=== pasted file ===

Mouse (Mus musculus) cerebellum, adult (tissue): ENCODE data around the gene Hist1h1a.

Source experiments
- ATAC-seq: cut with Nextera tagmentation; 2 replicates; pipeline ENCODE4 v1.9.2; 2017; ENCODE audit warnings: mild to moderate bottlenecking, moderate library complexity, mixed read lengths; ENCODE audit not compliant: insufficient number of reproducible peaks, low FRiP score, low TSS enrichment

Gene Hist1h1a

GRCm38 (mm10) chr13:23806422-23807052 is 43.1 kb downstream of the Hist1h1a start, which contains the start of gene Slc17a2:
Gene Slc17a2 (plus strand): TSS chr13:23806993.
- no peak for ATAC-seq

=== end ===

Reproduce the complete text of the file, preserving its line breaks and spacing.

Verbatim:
Mouse (Mus musculus) cerebellum, adult (tissue): ENCODE data around the gene Hist1h1a.

Source experiments
- ATAC-seq: cut with Nextera tagmentation; 2 replicates; pipeline ENCODE4 v1.9.2; 2017; ENCODE audit warnings: mild to moderate bottlenecking, moderate library complexity, mixed read lengths; ENCODE audit not compliant: insufficient number of reproducible peaks, low FRiP score, low TSS enrichment

Gene Hist1h1a

GRCm38 (mm10) chr13:23806422-23807052 is 43.1 kb downstream of the Hist1h1a start, which contains the start of gene Slc17a2:
Gene Slc17a2 (plus strand): TSS chr13:23806993.
- no peak for ATAC-seq